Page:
The “cherry on the top” of patient care is compassion. Compassion, as defined in the Collins English Dictionary, is a feeling of deep sympathy and sorrow for another who is stricken by misfortune, accompanied by a strong desire to alleviate the suffering. When a patient is receiving physical therapy, they are there to get help at a time of misfortune, whether it includes pain, decreased mobility, or whatever the impairment may be. As a physical therapist or physical therapist assistant, it is our duty to show compassion and incorporate it into daily treatment. For example, a patient with vertebral compression fractures is completing supine exercises. In conversation, she mentions how her feet have been itching because they are so dry and the nurse’s aide doesn’t have the time to put lotion on. It is easy to show compassion by applying lotion during a rest break. Can this service be billed? No. Is it taught in school? No. But that patient will believe the clinician truly cares. It will lead to increased participation and a better outcome overall. Always ask, “What else do you need?” before the end of a session. It will lead to a deeper connection with the patient.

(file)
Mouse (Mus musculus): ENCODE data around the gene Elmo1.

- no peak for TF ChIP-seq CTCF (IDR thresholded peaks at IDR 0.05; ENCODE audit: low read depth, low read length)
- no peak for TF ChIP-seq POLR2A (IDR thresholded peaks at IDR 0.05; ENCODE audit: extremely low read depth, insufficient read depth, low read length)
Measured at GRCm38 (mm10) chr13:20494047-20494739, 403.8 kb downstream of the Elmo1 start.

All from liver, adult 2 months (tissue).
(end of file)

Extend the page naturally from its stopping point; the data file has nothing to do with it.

Our profession is about serving others physically, emotionally, through advocacy, and compassion. Learning the best techniques and latest research is important, but it is not the only way to impact patient treatment. Be mindful and observant of those in your care. Be ready to learn and ready to teach. It will make you a more well-rounded professional impacting the progress of patients.
Natalie Dorak, PTA
Podcast: A Nontraditional Student Perspective
Listening Time — 32:40
At age 39, Kelly Clarke became a physical therapist. Despite knowing she wanted to become a physical therapist at the age of 17, Kelly’s life and career took her down a different path. But what Kelly knew the entire time was that the profession of physical therapy was her calling.